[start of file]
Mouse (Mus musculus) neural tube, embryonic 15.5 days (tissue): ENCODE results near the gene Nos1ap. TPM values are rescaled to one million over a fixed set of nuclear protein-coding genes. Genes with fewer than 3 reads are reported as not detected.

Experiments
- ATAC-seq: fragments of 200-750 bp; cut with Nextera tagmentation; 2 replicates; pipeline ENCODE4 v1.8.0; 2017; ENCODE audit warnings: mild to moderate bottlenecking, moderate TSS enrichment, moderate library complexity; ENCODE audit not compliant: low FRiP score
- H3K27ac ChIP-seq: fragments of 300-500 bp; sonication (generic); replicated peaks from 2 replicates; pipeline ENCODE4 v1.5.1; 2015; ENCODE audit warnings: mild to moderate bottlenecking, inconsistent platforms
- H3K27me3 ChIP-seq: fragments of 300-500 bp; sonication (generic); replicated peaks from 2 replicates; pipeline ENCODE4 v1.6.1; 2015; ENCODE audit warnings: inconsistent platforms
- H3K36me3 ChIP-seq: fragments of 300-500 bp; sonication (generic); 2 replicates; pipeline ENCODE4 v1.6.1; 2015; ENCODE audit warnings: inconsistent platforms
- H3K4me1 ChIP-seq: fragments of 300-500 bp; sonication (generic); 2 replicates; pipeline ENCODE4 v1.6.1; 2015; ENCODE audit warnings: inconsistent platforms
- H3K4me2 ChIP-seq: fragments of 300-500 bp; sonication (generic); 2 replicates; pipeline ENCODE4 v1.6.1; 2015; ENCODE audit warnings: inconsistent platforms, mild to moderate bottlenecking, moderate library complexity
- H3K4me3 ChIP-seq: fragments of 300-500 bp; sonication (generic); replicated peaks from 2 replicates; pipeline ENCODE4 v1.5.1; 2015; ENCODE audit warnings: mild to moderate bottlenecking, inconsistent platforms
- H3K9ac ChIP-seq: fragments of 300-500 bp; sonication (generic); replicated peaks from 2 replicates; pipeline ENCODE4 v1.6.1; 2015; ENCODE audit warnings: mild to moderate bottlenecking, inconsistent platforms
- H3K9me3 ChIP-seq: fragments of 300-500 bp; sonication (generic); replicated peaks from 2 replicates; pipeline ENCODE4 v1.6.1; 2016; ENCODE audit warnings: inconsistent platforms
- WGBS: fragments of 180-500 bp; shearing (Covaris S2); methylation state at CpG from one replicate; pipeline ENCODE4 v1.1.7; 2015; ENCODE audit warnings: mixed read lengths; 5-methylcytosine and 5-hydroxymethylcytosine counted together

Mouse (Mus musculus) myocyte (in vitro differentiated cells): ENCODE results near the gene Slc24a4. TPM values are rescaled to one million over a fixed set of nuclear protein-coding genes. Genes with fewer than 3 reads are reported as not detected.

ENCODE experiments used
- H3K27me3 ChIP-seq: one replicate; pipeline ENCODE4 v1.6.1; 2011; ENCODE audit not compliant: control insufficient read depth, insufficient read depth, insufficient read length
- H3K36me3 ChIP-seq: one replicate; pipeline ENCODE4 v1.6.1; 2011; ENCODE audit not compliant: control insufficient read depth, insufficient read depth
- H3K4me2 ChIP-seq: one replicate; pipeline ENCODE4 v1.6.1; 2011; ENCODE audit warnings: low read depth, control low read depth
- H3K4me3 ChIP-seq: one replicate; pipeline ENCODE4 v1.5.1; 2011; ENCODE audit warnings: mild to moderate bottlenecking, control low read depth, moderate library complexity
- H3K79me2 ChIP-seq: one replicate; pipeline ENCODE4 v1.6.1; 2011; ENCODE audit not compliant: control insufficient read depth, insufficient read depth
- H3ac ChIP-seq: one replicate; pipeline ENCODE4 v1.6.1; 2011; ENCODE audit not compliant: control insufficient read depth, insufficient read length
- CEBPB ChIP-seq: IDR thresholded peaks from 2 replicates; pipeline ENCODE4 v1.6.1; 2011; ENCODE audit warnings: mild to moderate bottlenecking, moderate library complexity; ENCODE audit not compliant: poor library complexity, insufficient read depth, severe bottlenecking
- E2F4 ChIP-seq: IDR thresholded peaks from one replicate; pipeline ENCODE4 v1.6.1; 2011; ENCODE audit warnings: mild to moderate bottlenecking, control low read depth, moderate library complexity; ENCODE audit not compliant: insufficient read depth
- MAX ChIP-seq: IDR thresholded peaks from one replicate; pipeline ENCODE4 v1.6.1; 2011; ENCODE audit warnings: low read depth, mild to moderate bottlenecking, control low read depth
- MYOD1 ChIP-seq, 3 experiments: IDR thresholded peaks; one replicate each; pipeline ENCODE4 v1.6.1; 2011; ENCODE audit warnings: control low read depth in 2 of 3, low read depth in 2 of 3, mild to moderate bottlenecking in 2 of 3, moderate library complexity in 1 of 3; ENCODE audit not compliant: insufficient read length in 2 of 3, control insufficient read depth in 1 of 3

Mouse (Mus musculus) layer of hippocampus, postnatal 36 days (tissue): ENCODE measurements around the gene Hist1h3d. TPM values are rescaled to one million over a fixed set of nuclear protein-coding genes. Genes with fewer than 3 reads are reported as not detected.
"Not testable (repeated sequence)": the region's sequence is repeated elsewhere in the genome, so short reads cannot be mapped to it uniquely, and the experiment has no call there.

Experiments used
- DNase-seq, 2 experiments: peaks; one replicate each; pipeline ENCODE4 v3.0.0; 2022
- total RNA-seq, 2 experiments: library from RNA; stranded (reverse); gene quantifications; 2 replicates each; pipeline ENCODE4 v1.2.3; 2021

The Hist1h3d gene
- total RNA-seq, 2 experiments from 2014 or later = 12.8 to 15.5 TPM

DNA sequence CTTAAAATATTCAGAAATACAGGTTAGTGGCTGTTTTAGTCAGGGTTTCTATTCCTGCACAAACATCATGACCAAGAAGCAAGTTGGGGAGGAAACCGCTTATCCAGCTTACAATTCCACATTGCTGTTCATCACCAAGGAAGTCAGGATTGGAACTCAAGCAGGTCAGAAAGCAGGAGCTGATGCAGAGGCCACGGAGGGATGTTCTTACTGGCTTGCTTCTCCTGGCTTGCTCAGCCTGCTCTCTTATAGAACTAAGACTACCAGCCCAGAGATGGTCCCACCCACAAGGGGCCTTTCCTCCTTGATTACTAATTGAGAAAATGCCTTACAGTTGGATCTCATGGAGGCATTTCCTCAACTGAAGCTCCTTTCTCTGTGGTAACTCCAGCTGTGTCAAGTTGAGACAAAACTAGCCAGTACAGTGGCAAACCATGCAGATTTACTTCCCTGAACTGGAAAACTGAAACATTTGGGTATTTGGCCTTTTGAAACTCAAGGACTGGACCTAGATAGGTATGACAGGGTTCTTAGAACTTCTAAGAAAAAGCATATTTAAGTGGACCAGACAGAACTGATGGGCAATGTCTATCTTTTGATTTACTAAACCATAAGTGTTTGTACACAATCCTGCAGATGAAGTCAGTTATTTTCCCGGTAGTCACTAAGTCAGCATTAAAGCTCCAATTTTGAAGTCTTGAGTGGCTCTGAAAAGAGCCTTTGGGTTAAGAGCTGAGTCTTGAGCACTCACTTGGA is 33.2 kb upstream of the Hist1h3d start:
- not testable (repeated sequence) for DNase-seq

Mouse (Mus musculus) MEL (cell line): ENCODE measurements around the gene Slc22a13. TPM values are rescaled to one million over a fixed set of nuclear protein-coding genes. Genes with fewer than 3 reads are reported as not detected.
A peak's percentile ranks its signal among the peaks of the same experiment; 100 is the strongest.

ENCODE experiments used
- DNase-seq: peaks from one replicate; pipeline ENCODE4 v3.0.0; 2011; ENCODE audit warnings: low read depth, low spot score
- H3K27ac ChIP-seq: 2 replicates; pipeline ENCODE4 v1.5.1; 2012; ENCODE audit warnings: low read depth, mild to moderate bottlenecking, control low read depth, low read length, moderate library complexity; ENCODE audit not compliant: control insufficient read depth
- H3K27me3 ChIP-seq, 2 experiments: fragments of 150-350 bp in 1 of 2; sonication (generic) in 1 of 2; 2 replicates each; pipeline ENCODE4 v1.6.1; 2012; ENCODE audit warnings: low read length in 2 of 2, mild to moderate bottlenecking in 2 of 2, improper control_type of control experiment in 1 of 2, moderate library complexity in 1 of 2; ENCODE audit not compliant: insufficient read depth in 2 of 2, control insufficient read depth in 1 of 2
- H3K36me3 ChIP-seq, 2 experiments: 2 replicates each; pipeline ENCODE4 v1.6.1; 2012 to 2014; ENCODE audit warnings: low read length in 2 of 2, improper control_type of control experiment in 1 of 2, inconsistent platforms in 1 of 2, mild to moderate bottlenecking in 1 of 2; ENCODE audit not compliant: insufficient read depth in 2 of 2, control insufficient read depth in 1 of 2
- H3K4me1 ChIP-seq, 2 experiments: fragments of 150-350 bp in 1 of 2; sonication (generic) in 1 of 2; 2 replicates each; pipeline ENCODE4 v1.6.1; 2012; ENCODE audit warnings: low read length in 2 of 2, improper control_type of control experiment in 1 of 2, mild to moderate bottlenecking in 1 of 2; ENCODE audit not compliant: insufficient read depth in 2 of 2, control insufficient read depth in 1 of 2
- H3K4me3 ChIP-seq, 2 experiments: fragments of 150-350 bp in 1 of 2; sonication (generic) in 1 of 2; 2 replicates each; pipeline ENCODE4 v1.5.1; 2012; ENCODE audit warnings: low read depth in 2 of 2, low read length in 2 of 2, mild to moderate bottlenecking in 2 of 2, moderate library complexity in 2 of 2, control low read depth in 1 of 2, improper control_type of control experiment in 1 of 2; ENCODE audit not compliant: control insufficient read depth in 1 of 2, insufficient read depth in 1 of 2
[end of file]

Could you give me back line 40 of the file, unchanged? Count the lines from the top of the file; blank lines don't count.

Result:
- H3K36me3 ChIP-seq, 2 experiments: 2 replicates each; pipeline ENCODE4 v1.6.1; 2012 to 2014; ENCODE audit warnings: low read length in 2 of 2, improper control_type of control experiment in 1 of 2, inconsistent platforms in 1 of 2, mild to moderate bottlenecking in 1 of 2; ENCODE audit not compliant: insufficient read depth in 2 of 2, control insufficient read depth in 1 of 2